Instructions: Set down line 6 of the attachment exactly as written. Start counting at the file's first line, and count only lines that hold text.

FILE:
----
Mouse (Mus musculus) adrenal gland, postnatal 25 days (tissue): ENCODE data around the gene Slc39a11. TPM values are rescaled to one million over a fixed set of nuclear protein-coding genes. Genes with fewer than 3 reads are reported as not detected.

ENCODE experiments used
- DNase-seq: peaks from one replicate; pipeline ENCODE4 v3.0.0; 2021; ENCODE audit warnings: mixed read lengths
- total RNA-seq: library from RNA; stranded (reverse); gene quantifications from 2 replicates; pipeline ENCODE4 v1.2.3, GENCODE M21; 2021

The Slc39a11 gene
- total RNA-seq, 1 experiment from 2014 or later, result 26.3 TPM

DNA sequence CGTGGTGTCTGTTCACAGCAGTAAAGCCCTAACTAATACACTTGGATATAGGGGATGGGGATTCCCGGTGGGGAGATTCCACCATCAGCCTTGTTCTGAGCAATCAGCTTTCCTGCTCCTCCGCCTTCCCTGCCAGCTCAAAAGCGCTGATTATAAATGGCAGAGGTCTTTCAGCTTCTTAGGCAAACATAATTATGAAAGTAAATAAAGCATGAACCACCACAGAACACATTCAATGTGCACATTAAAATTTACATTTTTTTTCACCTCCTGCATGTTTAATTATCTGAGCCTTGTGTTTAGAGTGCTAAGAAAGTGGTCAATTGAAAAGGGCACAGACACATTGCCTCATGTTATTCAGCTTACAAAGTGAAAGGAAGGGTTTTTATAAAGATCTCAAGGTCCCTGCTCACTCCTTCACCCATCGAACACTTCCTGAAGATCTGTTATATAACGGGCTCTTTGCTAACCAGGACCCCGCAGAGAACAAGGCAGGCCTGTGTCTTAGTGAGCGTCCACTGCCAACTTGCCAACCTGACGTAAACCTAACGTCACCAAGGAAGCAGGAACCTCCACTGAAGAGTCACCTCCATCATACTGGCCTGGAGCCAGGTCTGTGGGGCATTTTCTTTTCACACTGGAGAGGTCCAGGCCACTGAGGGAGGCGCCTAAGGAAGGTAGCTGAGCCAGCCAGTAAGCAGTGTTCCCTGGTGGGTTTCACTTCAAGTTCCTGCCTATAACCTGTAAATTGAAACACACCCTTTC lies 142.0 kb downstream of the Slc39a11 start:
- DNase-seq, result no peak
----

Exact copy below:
- total RNA-seq, 1 experiment from 2014 or later, result 26.3 TPM